The House Agriculture Committee approved the long-awaited 2018 Farm Bill Wednesday. It includes a controversial change to food stamps that could push thousands of people off the program. That's not sitting well with Sen. Kristen Gillibrand (D-NY), who sits on the Senate Agriculture committee.
The five-year Farm Bill, which is set to expire in September, governs everything from tiny family farms to giant corporate farms, and funds for conservation, controlling farm run-off and research. It also sets policy for pretty much every nutrition program in the country. Nutrition accounts for about 80 percent of the $800 billion bill.
The GOP version approved in committee demands a dramatic change to the giant SNAP program, formerly known as food stamps. House Republicans want more recipients to meet work requirements to be eligible for food assistance.
Gillibrand is among the majority of Democrats sharply criticizing the GOP plan to change SNAP. In a phone call with reporters, she called the plan “cynical."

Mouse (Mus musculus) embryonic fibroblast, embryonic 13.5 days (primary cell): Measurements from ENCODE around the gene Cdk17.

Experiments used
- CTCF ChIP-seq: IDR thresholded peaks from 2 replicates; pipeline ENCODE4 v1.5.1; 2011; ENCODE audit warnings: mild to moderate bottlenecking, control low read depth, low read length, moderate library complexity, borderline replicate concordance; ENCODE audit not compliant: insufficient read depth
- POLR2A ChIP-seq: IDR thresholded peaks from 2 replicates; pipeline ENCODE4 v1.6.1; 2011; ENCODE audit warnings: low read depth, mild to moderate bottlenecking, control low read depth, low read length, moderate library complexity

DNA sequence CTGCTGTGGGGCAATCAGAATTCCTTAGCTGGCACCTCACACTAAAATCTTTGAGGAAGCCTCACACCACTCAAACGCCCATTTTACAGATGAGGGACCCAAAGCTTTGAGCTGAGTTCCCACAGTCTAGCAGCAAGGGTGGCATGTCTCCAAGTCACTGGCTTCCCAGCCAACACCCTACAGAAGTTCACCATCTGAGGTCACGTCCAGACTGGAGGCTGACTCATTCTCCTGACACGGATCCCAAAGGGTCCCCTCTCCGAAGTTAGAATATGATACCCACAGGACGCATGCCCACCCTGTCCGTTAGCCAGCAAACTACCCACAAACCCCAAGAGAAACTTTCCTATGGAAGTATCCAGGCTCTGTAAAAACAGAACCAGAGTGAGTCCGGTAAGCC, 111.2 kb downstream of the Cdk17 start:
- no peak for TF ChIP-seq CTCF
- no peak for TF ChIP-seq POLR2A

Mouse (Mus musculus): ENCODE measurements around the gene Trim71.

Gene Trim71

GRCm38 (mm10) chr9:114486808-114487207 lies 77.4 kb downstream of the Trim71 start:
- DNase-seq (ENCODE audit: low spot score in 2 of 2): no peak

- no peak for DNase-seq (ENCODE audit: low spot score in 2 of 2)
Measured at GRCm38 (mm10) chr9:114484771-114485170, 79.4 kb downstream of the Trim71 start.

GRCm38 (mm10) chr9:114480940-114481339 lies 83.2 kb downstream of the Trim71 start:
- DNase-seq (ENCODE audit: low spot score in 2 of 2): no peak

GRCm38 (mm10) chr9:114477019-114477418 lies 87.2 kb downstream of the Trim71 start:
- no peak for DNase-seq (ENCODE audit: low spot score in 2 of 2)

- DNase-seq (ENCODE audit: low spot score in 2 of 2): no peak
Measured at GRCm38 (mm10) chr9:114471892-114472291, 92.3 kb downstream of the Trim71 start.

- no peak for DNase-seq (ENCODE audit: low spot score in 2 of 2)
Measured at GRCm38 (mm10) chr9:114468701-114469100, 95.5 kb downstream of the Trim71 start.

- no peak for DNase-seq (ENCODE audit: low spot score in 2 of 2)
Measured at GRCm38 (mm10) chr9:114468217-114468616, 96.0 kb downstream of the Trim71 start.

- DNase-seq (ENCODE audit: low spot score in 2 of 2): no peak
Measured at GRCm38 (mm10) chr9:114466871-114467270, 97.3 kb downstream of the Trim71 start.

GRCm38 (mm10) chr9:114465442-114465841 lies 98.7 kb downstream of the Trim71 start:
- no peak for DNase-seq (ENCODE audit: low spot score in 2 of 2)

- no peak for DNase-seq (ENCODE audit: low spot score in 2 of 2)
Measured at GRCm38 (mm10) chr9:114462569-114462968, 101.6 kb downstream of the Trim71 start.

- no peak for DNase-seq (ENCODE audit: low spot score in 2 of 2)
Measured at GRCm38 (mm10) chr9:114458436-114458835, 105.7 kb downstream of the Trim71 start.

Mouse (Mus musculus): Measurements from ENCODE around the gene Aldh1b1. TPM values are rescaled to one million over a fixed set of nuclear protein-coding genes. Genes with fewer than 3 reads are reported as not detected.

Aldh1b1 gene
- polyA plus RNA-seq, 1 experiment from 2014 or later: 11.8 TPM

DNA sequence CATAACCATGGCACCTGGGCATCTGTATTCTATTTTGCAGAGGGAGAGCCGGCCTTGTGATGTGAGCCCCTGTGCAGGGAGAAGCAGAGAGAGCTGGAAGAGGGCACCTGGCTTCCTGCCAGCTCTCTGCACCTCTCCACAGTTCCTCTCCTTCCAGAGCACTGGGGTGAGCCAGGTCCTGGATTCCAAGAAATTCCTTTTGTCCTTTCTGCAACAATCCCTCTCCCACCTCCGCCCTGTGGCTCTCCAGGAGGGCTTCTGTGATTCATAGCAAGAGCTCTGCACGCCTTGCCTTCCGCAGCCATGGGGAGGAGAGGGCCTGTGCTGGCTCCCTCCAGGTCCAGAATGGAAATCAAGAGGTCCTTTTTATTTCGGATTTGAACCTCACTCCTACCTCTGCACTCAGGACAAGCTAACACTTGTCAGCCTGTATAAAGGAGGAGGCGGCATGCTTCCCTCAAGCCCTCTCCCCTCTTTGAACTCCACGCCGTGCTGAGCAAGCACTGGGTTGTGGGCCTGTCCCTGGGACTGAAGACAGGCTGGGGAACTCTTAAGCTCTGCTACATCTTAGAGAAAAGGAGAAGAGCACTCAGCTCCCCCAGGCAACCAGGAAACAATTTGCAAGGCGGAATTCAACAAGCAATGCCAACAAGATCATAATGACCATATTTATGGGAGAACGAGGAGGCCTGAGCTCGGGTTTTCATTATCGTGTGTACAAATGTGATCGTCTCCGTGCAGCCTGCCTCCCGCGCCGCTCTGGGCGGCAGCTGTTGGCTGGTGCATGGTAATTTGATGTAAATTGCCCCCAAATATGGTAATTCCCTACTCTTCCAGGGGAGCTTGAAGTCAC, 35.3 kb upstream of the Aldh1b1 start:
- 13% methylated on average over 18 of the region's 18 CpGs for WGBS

"Because it sounds great to say, 'Oh, we’re just going to require people to work'. Well, we already have been doing that for 20 years. People do work. People are typically working two jobs, so it’s not the problem with SNAP that people are getting money and not working," she said.
The House Agriculture Committee says the stricter work rules would affect 5-7 million recipients. It estimates a million people would leave the food stamp program as a result.
Instead, Gillibrand is sponsoring a bill to increase food stamp benefits for children by 27 percent, or $42 per month. "No community is better served for having hungry kids," Gillibrand said. "No classroom is better when a child shows up to school hungry and no amount of government savings is worth a child in bed hungry at night."
Some 2.8 million New Yorkers receive SNAP benefits. The Agriculture Committee’s approval is the latest step in what observers say will be a long negotiation over the final bill. The Senate still hasn’t released its version of the Farm Bill.